“When the spray stops, the system drains, and therefore no microbial contamination can develop,” said Dr. Hans-Peter Hutter, deputy head of the Department of Environmental Health at the Center for Public Health at Medical University Vienna, in a televised interview.

Hutter also assured the public that there is no increased risk of a Covid-19 infection from the spray as long as people adhere to the one-meter social distance requirement.


But Samer Bagaeen of the University of Kent's School of Architecture and Planning notes that air cooling systems, like the ones used in Germany at abattoirs, have been found recently to be a risk factor for Covid-19 outbreaks.

“The same could be said for spay devices,” he warned.

Vienna’s district councils selected the 22 Cool Street locations with the help of the city’s Urban Heat Vulnerability Index. The map shows where most people suffer from heat by evaluating temperature data, green and water-related infrastructure, and demographic data.

“Urban heat islands can occur when cities replace the natural land cover with dense concentrations of pavement, buildings, and other surfaces that absorb and retain heat,” as the US Environmental Protection Agency states.


A rendering of Vienna's planned park featuring a Coolspot, which is scheduled to open in August. Click to expand.
(Courtesy Carla Lo Landscape Architecture)

Vienna’s sixth district, Mariahilf, is such an area. The construction of the capital’s first “Cooling Park”, a €1 million project covering the 10,600 square-metre Esterházypark, is designed to provide relief. 

Green4Cities, a centre of excellence for green infrastructure in urban areas, designed the park’s main attraction, the “Coolspot”. The nearly 3.40-metre high steel trellis holds three rings equipped with spray nozzles. Textile shading slats, tensioned with steel cables, cover them.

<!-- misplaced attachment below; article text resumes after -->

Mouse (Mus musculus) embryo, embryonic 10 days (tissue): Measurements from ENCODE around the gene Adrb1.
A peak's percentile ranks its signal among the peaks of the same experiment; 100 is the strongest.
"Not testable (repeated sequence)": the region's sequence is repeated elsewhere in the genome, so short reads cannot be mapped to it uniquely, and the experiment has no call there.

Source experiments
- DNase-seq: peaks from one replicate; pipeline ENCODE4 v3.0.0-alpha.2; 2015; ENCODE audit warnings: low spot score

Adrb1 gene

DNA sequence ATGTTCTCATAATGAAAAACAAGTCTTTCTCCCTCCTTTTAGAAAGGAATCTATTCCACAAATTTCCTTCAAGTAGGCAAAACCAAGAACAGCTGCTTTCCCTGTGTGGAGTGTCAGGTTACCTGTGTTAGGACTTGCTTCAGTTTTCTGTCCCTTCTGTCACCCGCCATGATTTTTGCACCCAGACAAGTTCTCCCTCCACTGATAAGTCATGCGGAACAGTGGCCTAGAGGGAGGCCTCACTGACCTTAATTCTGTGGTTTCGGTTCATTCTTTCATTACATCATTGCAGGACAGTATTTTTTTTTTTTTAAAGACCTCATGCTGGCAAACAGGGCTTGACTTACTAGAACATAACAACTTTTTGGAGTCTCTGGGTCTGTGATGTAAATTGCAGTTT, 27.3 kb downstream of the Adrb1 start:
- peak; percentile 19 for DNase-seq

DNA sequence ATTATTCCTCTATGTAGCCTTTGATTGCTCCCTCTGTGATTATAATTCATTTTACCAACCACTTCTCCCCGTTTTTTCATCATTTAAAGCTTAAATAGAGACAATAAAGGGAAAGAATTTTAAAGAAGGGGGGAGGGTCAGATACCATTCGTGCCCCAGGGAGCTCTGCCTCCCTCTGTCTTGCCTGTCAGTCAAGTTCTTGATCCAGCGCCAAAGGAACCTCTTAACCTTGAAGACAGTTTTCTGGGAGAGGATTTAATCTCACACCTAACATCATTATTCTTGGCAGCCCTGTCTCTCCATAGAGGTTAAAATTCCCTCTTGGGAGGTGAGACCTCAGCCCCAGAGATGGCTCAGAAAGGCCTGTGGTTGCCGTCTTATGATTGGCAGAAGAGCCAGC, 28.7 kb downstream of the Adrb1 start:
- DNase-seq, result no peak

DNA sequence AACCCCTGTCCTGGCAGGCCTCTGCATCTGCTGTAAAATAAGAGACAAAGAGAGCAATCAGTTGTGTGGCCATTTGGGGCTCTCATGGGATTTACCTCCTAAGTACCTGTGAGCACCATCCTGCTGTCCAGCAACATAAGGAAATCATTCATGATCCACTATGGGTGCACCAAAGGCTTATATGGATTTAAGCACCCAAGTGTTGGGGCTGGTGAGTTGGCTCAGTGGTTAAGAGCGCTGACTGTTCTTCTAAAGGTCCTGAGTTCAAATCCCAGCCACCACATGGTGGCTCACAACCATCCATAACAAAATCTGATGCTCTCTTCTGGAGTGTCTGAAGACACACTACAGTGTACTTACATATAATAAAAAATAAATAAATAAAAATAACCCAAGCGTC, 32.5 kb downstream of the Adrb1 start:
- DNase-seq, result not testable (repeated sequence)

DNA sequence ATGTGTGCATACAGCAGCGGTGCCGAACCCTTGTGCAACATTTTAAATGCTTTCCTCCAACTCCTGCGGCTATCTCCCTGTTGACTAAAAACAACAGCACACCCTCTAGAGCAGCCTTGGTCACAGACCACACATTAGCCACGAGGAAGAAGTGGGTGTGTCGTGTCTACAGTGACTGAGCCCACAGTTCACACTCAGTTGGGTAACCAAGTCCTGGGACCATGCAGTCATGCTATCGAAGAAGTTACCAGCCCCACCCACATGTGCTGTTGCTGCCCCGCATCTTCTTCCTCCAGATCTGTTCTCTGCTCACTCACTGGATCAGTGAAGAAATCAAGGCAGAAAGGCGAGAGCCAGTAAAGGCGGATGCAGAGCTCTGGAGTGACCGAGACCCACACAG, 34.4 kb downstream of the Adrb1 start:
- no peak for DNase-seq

The effects of evaporation and evapotranspiration create a cooler microclimate around the 30 square-metre seating area, alongside other spray spots selectively scattered across the park.

The high-pressure spray also deposits tiny droplets on plant and tree leaves, which stimulates them to sweat even more. All together, these collective measures help to cool their surroundings by up to six degrees.

The landscape architect Carla Lo and her team planned what she calls the “low-tech” park components. “Plants are an essential design element of the Cooling Park,” Lo says. “By unsealing the [soil], we can add new grass, herbaceous beds, and more climate-resistant trees to the existing cultivation”.

Light-coloured, natural stone punctuated by grass seams replaces the old concrete surfaces, and wooden benches meander throughout the park.

Living near the park and yearning for an urban escape close by, Lo says she’s motivated to ensure the park is completed by mid-August.

“If we don't do anything, Vienna will be another eight degrees Celsius hotter in 2050 than it already is,” Hebein said.

Vienna recently came in first in the World's 10 Greenest Cities Index by the consulting agency Resonance.

“There is no one size fits all on how cities respond to urban heat,” says the University of Kent’s Bagaeen, who points out that Vienna was one of the first European cities to set up an Urban Heat Islands Strategic Plan in 2015.

In the short term, prognoses on the city’s future development may be more difficult: Vienna votes this autumn.

Petra Loho is a journalist and photographer based in Austria.